Here at Jim Sampson Motors we are very proud to be a part of the Island of Cape Breton. We like to think we live and work in one of the most beautiful parts of Canada, an island with a rich cultural history. And, just like our love of Volkswagens, we are passionate about sharing the island with anyone who will listen! Today in our blog, we are going to talk a bit about driving around Cape Breton. So whether you’ve lived in Nova Scotia all your life, or are just considering taking a swing around the east coast, read on and find out a little bit more about this island we call home.
Cape Breton, Canada’s 18th largest island at 10,311 km² (and 77th largest in the world!), is located on the nation’s Atlantic coast. The island is part of the province Nova Scotia, but separated by the Strait of Canso. If ferries aren’t your thing you need not fret; a 1,385m stretch of rock-fill called the Canso Causeway, constructed in 1955, connects the island to mainland Nova Scotia. This makes the island a perfect destination for those who enjoy a road trip. Just don’t forget to pack a rain jacket or double check your wiper blades — the island’s position next to the Atlantic ocean and near the gulf stream makes for both mild summers and winters but a lot of precipitation.
Cape Breton is a visually stunning island that contains all of the physical features that make Canada such a beautiful and diverse country. While driving the island you will be treated to glacial valleys and rocky shores, rolling farmlands and dense woods, commanding mountains and gentle plateaus, as well as one of the world’s largest salt water lakes, sitting in the centre of the island, the Bras d’Or (or Arm of Gold). Those driving the island should make sure to take the Cabot Trail, a scenic highway that circles the island’s coastal perimeter and receives over 400,000 visitors a year. It would take you about eight hours to drive the whole thing, but you should give yourself a bit of extra time to enjoy the scenery and the wildlife — the island is home to a multitude of animals including but not limited to owls, bald eagles, beavers, minks, bobcats, otters, raccoons, moose, black bears, and more. There is also no shortage of services along the coast that will take you out to watch for seals, dolphins, or whales; or, at the very least, you can stop for fresh fish and chips at a local restaurant.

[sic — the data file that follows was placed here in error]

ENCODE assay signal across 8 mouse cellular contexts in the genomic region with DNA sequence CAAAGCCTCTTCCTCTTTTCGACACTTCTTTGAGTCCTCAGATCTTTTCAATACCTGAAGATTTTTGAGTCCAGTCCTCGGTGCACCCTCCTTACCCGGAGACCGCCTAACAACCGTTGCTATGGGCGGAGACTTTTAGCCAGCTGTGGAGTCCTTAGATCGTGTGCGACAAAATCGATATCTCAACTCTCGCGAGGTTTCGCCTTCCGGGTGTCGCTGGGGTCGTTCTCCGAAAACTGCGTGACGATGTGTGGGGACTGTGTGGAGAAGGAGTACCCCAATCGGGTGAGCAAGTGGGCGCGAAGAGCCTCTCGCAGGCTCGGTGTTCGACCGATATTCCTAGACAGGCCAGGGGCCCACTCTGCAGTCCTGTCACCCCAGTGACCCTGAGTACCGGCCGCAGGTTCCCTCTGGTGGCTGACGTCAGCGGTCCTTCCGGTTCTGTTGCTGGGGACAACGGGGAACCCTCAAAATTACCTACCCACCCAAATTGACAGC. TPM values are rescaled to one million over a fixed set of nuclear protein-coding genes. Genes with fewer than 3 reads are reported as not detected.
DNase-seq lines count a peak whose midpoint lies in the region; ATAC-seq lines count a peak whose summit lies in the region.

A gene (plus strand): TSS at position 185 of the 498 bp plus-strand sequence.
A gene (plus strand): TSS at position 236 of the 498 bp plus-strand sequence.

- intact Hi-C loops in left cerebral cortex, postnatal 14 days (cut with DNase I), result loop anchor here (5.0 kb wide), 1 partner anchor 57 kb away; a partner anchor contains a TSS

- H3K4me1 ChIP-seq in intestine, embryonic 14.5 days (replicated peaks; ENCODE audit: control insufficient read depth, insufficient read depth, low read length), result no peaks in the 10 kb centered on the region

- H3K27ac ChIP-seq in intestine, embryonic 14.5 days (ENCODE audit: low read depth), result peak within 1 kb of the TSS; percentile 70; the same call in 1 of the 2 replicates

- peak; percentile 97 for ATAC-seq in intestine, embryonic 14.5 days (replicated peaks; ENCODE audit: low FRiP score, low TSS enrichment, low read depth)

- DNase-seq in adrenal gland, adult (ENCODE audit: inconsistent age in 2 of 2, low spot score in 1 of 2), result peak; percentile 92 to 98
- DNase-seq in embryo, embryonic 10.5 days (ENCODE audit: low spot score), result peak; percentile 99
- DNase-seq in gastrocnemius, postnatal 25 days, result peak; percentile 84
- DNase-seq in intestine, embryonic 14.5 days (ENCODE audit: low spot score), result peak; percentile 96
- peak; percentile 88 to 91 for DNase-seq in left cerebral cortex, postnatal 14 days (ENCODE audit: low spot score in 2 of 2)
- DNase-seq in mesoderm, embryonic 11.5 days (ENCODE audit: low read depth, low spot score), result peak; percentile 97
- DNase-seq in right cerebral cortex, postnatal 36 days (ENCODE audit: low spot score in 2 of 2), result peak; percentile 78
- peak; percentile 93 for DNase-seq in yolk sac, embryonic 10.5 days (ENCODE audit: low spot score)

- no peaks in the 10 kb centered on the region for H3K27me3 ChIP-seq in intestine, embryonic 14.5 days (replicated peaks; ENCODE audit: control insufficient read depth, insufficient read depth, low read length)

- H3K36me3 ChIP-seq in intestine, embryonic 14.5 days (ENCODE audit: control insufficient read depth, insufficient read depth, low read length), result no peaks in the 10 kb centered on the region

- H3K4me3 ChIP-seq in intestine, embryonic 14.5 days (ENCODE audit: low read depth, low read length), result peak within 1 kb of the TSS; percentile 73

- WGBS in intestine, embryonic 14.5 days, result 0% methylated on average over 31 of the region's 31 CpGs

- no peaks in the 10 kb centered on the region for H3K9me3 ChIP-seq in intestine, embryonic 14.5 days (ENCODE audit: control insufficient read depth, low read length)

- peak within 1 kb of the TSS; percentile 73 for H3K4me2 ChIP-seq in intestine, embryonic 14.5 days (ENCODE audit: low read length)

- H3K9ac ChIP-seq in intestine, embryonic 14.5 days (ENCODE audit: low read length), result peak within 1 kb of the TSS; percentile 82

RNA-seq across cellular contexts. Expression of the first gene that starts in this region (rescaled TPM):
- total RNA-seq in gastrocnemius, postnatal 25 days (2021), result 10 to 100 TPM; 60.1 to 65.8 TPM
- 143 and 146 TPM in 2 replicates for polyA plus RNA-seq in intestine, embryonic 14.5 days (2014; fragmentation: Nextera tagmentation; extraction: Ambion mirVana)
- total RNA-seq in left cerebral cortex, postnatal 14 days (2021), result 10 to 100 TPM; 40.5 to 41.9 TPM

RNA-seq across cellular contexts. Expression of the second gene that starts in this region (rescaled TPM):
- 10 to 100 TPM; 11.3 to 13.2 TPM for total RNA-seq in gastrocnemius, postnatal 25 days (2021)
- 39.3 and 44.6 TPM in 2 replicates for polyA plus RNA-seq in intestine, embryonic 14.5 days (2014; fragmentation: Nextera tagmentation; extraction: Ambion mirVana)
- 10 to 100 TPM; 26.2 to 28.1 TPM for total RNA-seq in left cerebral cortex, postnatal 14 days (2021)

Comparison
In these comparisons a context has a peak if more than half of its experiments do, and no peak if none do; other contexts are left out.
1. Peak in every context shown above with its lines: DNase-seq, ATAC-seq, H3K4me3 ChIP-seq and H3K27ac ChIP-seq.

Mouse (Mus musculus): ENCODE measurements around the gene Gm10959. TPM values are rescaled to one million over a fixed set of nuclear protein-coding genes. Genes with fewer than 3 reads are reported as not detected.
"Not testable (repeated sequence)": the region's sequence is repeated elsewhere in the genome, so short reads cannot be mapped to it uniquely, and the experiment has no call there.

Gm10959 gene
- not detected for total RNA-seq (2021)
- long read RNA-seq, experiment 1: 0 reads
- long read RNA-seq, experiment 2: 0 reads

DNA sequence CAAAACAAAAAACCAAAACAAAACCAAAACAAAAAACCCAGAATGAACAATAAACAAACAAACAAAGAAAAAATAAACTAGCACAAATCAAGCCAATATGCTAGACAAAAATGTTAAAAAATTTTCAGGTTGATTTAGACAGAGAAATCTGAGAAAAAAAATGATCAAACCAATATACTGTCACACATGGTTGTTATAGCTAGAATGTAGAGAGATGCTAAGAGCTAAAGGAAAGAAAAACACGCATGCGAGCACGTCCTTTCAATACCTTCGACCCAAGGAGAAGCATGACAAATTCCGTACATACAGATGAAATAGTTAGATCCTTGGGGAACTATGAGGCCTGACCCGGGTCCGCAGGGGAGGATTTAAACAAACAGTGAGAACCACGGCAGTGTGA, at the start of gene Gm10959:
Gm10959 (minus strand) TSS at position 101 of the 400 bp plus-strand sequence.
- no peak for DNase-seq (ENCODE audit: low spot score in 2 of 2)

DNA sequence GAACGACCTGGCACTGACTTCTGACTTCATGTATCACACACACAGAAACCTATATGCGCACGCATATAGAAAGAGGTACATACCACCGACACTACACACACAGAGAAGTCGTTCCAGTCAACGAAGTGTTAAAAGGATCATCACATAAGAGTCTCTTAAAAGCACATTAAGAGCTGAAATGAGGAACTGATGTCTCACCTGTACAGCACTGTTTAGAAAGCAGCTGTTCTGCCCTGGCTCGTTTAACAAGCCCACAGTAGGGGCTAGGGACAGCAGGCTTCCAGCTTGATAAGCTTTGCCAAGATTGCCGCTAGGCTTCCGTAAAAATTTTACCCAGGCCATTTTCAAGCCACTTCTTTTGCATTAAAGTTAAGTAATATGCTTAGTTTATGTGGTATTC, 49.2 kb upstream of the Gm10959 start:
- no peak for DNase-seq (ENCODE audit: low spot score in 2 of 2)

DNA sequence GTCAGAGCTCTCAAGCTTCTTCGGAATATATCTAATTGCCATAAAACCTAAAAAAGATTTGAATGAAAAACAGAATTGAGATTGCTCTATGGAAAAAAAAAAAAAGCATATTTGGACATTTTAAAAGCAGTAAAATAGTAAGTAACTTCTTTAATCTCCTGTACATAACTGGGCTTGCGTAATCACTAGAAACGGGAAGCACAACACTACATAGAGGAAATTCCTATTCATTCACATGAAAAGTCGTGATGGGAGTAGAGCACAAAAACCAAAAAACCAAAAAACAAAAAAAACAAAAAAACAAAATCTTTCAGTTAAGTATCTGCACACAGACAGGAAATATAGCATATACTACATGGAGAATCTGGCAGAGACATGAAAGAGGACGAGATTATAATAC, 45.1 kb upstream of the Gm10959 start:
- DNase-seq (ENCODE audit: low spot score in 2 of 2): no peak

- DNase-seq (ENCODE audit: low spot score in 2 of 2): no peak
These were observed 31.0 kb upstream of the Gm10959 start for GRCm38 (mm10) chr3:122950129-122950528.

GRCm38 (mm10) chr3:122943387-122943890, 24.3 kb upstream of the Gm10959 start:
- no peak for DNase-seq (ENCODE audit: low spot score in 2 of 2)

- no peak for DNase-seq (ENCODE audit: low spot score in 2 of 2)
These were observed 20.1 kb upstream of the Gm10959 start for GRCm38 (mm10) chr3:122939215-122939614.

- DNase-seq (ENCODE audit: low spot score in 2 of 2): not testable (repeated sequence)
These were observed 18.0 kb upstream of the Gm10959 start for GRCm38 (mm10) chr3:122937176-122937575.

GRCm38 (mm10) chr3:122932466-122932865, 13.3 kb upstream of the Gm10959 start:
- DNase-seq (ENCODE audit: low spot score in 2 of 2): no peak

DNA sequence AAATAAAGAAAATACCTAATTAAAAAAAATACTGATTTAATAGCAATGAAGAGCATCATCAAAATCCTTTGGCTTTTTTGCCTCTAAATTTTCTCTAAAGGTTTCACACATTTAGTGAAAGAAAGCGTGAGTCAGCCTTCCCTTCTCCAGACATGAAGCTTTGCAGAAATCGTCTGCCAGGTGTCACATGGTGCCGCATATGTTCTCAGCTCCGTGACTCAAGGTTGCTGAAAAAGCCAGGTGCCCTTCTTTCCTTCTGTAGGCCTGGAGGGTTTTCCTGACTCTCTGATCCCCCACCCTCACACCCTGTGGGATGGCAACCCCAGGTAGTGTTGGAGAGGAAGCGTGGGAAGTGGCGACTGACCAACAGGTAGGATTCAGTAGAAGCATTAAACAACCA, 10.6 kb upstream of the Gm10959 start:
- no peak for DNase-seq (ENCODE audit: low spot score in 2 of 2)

Culture & History
Geological evidence suggests that the island was once joined to what is presently Scotland and Norway; millions of years of continental drift has separated them, but Cape Breton tourism still relies heavily on its Gaelic history. So while you are visiting make sure to make time to stop for some ceilidhs, traditional social gatherings with gaelic song and dance, or plan your trip around an event like the Celtic Colours Festival that takes place every October.
There is a great deal of history on Cape Breton that you can take in while driving the island. After his financial success due to inventing the telephone, Alexander Graham Bell bought land near Baddeck as it reminded him of his younger years in Scotland. On this land he did a great deal of research, worked with Helen Keller, and collaborated with the Aerial Experiment Association on what would lead to the British empire’s first powered flight when the AEA’s Silver Dart took flight from the sheet of ice that covered the Bras d’Or. On December 17th, 1902, after utilizing the island’s geography and constructing a station at Table Head in Glace Bay, Guglielmo Marconi sent the first trans-Atlantic radio message — ushering in modern radio technology. Arguably the most famous historical site on Cape Breton would have to be the Fortress of Louisbourg. Partially rebuilt by Parks Canada in the 1960s, this National Historic Site of Canada was the location of multiple turning points in the Anglo-French war for Canada; since 2009 it has averaged over 90,000 visitors a year.
We hope you’ve enjoyed our little overview on some of the things there are to see and do while driving around the beautiful Cape Breton Island. Of course, here at Jim Sampson Motors, we are happy to lend a hand when it comes to all things Volkswagen (and Cape Breton) related.